Eat Organic Food to Free Yourself of Pesticides

The Effects of Moving to Organic Food

Most grown food is treated with pesticides. These are used to control pests that may damage crops. This isn’t good for the environment but does it affect you also?

Usually, by the time food reaches the store, the pesticide residue is below the tolerance limit. To minimize this residue then you could make sure among other things to wash your food thoroughly after you’ve bought it.

A way to reduce the pesticides in your body would be to eat organic food. The effect of switching to organic has on your body is shown and discussed in the article below.

organic food

Watch to see if this convinces you to switch to organic

 

By this point we are all more than aware of the options we are faced with when shopping for food, especially produce. Mostly because of its higher price point – although the gap is shrinking – the vast majority of us opt away from the organic section to buy conventional. This Swedish family, featured in the video below, is of no exception, as they too have spent their entire lives eating conventionally grown and produced food.

That is until Coop, a Swedish supermarket chain, challenged them to go completely organic for two weeks. This transition was monitored and studied by The Swedish Environmental Research Institute to see firsthand whether or not an organic diet positively impacted the lives of this young family.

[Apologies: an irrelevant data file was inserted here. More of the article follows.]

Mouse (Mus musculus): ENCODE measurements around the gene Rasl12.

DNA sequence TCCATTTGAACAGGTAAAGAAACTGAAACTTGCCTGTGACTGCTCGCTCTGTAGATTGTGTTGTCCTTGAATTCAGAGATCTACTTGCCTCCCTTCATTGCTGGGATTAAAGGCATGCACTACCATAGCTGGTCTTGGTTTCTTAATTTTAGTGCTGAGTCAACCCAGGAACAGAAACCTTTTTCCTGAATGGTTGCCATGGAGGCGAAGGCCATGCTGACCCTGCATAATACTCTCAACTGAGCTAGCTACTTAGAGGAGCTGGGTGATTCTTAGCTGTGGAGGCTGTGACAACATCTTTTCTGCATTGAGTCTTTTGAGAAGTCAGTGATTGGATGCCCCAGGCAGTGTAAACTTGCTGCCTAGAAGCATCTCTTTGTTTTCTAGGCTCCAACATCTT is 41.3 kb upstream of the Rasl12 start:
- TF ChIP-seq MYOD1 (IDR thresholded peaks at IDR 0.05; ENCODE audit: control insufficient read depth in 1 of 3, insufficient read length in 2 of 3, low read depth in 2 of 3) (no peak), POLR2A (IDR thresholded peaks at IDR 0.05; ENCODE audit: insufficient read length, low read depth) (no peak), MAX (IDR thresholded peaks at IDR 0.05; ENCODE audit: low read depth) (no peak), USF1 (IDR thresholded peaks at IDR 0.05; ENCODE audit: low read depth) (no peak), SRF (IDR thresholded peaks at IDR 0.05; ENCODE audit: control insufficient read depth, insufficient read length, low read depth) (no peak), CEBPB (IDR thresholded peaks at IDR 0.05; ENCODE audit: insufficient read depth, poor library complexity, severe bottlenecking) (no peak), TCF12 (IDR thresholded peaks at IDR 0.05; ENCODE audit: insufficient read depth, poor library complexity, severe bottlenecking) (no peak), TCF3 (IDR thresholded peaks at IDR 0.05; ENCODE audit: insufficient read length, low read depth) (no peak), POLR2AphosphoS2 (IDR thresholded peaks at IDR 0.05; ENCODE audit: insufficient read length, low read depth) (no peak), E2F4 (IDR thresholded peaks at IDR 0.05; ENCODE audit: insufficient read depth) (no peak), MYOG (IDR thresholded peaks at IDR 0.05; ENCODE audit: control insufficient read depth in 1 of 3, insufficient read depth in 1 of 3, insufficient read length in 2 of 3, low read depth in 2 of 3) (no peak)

The results are quite drastic and might just convince you to go organic, check it out:

This isn’t the only study to examine the issue. A recent study conducted by researchers from RMIT university, published in the journal Environmental Research, found that an organic diet for just one week significantly reduced pesticide exposure in adults by 90 percent.

The more we collectively demand to eat organic, the closer we come to a world where organically grown produce once again becomes the norm and the standard. In that world, more attention would be placed on finding ways to grow and produce organics more efficiently, hopefully making it more affordable in the process.

 

You can read the full article here